Of course, in Core, we say that this isn’t the only phase trio setup you could do. (Fun fact: in one of our older ideas, we thought to have two in the character creation chapter, before sanity prevailed and we stuck to streamlining it and leaving hacks elsewhere.) And in truth, these days I throw out that schema entirely for something I call “adventure-boost-boost,” or “the boost trio.” This is a part of the Extra Secret Service demo skeleton for Fate I ran for Wil Wheaton, which I promised to write up at some point. Consider this part of that promise.
I take inspiration from the original phase, but when I’m running a very quick game, no one writes anything down on paper. So I instead ask some leading questions and it’s all done verbally:
- Remember that mission in Kansas? Where you almost turned into a scorpion-god? How’d you get out of that?
- So, ninjas, am I right? How’d you deal with the famed Ninjas of Portland? (Note: the Oregon and Maine branches hate each other to death.)
- What happened on your last mission? [Give a minute to talk.] Right, and that’s when the vampire king arrived, apparently for no reason. How the hell are you alive today?
Then I ask: “So, [other character] totally helped you out of a jam. How?” And that response, which I encourage collaboration on, becomes an aspect on the other character, not the one answering. But said other player gets to interpret and form the aspect has she wishes.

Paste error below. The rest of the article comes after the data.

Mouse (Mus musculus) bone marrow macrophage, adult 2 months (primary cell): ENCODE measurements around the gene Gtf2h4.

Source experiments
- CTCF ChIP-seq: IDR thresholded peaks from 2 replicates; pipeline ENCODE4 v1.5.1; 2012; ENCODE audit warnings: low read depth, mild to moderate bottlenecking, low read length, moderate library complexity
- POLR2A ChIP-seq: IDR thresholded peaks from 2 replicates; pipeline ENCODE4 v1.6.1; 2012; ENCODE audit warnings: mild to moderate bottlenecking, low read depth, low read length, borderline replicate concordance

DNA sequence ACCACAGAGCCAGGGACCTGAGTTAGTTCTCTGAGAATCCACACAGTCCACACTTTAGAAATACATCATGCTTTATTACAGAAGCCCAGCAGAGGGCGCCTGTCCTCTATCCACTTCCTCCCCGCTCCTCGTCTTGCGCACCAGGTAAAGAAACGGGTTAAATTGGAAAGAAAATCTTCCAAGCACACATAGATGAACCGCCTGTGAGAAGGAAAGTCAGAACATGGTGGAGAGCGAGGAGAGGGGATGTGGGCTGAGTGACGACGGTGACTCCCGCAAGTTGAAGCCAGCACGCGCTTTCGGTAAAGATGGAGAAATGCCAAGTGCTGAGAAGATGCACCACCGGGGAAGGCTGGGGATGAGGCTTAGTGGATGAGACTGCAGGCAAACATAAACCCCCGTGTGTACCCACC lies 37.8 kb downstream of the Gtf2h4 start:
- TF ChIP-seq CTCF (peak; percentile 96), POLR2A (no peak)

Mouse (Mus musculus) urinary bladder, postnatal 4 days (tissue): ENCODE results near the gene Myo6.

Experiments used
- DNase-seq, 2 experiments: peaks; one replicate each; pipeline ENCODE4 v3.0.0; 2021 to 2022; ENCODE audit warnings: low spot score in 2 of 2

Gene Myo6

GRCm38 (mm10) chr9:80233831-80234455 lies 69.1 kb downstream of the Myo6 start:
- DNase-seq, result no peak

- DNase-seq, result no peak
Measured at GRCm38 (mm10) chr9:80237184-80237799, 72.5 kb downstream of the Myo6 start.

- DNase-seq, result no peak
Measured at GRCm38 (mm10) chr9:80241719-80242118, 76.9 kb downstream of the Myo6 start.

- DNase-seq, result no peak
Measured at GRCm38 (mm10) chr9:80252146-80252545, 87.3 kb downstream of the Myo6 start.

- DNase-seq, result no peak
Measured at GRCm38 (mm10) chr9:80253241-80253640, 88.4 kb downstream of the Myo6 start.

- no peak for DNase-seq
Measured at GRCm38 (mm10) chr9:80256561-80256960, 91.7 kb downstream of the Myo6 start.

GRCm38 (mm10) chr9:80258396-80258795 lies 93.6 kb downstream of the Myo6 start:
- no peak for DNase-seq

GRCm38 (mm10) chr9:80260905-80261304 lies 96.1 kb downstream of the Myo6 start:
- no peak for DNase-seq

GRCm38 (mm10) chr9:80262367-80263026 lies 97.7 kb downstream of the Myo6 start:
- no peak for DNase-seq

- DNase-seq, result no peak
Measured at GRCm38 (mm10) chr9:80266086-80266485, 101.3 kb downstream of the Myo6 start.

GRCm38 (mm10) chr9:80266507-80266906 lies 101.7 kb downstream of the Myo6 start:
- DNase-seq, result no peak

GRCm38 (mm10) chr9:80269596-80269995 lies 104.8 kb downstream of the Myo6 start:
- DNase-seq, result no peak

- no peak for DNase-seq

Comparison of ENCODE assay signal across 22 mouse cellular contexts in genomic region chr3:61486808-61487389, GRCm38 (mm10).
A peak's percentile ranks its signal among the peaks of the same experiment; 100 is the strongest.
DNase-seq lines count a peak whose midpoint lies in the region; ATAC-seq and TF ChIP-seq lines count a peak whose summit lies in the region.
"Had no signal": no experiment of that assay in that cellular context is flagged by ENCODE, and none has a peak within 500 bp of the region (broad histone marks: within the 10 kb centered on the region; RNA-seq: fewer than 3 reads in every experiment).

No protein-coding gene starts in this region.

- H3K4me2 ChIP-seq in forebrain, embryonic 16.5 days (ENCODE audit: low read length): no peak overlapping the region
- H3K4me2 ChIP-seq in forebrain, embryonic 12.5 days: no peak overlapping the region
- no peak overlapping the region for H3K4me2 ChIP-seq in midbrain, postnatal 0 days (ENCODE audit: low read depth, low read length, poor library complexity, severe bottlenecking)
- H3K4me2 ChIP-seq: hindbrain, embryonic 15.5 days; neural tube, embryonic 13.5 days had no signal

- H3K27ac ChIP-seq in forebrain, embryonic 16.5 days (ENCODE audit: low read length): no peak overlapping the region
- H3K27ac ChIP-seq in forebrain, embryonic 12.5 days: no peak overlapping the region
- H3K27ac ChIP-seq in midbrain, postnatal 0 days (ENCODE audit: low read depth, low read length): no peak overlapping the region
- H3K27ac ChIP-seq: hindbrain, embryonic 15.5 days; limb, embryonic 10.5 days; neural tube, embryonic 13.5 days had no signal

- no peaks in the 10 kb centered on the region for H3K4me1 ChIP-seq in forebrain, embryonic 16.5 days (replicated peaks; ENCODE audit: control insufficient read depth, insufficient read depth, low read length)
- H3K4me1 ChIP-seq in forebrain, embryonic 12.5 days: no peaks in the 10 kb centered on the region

Example: I ask Fred “how the hell did Rob’s character help you out when the Statue of Liberty stormed Jersey? Rob’s character has the high concept “By-the-book hardass,” and Fred says “By the book, huh? Well, I think given that we’re the Extra Secret Service, there’s something in said book that covers this. So he immediately goes into action and deploys Contingency 134.52.8c.” Rob laughs, and adds “There is ALWAYS a contingency plan” as the aspect for this phase.
For this bit, once we’ve gone around and established how awesome people are, I like to change up the second boost to be more about character dynamics (unless someone seems to be less awesome than the rest of the group). I like questions like:
- So, you and [other character] were in a love triangle. What was the other man/woman/other like? And how did that blow up in your faces?
- [Other character] ended up complicating the hell out of your last mission. How, and how did they make it up to you? (This is, by the way, some advanced shit, because you need to read the people to feel that you can ask a “describe how someone else isn’t awesome” beat without souring that person.)
- You saw [other character] get savaged by a werewolf and an hour or so later, they didn’t have a scratch? (Hey, [other player], is that cool?) You saw something else along with that — what?
The more awkward the construction here, the harder it can be to make an aspect, so sometimes this second boost technique doesn’t quite work without some more discussion than I’d like.
That’s how I like to do things today, because it starts the game off by people boosting others, not about people talking about how individually awesome or interesting they are.